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CHR: PNP non-cooperative in recent probes involving cops
Nuezca was seen on video shooting two people in the head over an argument.
Screen grab from Facebook account of Ronjie Daquigan, a councilor from Gerona, Tarlac

CHR: PNP non-cooperative in recent probes involving cops

Christian Deiparine (Philstar.com) - December 22, 2020 - 3:41pm

MANILA, Philippines — The human rights commission on Tuesday hit the Philippine National Police's non-cooperation in its investigations involving erring cops following the killing of two civilians by a policeman in Tarlac that left the nation in shock and in outrage.

SMSgt. Jonel Nuezca had been charged on two counts of murder after he shot dead his neighbors Sonya Gregorio and her son Frank Anthony over the weekend after figuring in a heated argument.

A video of the incident has since gone viral on social media, and the PNP along with the Duterte administration is facing mounting pressure to roll out reforms after the string of documented cases of police brutality in this year alone.

Speaking to ANC's "Matters of Fact," a senior official of the CHR said the police force would not share information to them when there are deaths in law enforcement operations, including in cases of vigilante killings.

"They have not been cooperating with us recently," said commissioner Karen Dumpit. "The non-cooperation is always a signal that they're not really open to engage and show or demonstrate that they are trying to respond to the situation properly."

The PNP has the Internal Affairs Service to investigate cases of erring personnel within its ranks, but controversy after controversy has led to calls to separate it from the police force and make it independent from influence of those in the higher ups.

In Congress, there is a measure proposed for the said move, but it remains pending in the committee level more than a year since it was filed in the lower chamber.

Dumpit added that the police should also make its reports public to show that they are reliable. 

Lawmakers from both chambers have also sought for a probe to identify gaps in law enforcement, as they sound the alarm over series of killings in the last six months.

RELATEDSenators, Makabayan bloc seek probe into Paniqui murders by cop 

Culture, language refute 'isolated incident' claim 

Administration officials have scrambled to paint the Paniqui murders as an isolated incident, as critics point out that it is President Rodrigo Duterte's words that encouraged police misconduct. 

But Dumpit rejected this claim, as she said certain practices including the language used within the PNP enables behaviors such as that of Nuezca.

"It's not really an isolated case. If you take a look at the language, at the applause that comes after each and every killing, and we're not just talking about this case, there have been many in the past," she said.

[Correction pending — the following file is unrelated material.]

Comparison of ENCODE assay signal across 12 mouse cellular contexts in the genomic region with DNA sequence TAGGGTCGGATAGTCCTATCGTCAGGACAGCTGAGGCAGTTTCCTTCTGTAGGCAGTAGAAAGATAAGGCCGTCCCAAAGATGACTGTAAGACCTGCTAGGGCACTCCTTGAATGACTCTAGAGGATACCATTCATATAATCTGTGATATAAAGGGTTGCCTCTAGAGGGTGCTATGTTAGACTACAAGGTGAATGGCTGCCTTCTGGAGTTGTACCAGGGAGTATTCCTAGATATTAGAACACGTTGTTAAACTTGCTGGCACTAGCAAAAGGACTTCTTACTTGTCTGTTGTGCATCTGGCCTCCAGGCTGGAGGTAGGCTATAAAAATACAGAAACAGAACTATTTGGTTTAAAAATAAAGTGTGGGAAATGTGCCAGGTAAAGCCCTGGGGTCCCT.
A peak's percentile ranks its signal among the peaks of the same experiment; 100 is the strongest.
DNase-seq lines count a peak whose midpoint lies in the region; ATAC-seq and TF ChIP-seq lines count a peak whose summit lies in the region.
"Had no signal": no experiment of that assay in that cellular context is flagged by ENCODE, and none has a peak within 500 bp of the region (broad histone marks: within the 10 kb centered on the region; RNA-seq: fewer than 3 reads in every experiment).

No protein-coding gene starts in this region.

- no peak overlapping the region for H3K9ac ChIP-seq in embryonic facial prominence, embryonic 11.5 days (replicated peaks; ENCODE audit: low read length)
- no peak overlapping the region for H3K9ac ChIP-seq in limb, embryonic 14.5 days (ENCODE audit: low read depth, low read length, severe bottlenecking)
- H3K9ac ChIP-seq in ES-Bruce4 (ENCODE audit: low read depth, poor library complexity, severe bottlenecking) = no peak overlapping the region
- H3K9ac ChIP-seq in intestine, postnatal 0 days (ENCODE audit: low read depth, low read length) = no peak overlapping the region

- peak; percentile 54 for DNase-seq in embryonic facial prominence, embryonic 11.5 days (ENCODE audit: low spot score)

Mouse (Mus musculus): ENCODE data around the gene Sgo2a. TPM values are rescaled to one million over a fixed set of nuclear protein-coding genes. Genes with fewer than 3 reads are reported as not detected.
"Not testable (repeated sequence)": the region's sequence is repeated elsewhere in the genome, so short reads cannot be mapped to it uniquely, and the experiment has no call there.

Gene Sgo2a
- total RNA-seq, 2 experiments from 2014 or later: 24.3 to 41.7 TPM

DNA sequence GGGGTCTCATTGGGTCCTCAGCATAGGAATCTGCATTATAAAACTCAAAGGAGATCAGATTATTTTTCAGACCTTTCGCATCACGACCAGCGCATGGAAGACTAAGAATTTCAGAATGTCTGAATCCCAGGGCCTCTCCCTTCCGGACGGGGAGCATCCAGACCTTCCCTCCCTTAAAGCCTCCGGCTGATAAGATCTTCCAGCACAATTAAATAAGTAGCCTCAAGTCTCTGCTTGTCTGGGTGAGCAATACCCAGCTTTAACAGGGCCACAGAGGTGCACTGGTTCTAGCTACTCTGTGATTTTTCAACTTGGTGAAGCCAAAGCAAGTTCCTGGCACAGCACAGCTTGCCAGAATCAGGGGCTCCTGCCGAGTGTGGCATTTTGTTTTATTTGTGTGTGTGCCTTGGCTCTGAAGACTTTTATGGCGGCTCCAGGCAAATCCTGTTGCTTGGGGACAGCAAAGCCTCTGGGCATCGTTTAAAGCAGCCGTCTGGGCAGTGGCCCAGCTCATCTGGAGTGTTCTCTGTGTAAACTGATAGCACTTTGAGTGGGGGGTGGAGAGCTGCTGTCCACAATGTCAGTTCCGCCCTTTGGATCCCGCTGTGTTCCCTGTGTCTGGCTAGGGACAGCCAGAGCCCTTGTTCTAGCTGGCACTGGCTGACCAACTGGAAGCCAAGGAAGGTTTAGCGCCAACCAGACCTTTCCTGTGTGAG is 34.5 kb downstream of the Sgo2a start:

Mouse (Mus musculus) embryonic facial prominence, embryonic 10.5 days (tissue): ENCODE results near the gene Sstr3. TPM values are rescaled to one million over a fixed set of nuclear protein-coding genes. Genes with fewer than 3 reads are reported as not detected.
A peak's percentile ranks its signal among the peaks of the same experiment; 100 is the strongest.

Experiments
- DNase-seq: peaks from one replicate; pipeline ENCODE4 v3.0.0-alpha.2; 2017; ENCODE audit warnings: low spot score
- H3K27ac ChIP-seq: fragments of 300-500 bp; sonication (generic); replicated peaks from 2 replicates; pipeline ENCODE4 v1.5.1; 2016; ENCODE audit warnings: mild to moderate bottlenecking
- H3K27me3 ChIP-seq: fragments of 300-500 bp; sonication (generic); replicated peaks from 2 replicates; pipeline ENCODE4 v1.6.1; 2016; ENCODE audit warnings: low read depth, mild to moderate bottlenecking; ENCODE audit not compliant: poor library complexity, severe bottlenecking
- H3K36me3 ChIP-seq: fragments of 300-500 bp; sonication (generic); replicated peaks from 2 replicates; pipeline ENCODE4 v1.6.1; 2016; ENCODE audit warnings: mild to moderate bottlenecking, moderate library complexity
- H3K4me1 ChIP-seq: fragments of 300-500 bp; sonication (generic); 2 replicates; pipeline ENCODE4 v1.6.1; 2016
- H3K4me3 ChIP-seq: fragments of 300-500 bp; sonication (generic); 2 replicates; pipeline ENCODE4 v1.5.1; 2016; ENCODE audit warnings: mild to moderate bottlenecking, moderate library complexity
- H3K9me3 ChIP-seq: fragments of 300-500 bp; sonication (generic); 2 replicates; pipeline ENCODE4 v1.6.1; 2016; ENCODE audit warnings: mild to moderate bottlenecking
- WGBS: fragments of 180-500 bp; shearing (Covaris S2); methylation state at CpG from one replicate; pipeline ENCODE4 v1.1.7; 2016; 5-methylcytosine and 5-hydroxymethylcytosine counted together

In his weekly public address on Monday, the president hurled invectives against Nuezca and described him as mentally ill. 

Duterte's remarks significantly differed from how he has repeatedly backed cops involved in killings, particularly in his anti-drug war that has seen thousands killed.

In June, a report by the United Nations Human Rights Office detailed how such rhetoric incited violence and "may have had the effect of encouraging, backing or even ordering human rights violations, with impunity."

The president has also repeatedly said that he does not care about human rights, and in the months during the hard coronavirus lockdown, told cops to shoot dead quarantine violators. 

Dumpit, a member of the human rights body that has faced criticism from Duterte himself, said changing the language could be the easiest thing to do to start changes within the PNP.

"Utterances may be construed as an order and if it comes from the highest authority," she said. "Any word that you utter will be taken as a serious matter or by the subordinates as something that is quite serious." 

"You cannot just pick and choose what the president says and say this is a joke [or] this was done in levity and this one is really a serious order."

Facing his last two years in office, Duterte has vowed that his anti-drug war will remain relentless. His jabs at human rights advocates have also continued, as seen in his addresses.

It thus remains unclear if such changes would be carried out, as even the PNP said there are no expected reforms to be carried out after the gruesome murders.

COMMISSION ON HUMAN RIGHTS PHILIPPINE NATIONAL POLICE RODRIGO DUTERTE
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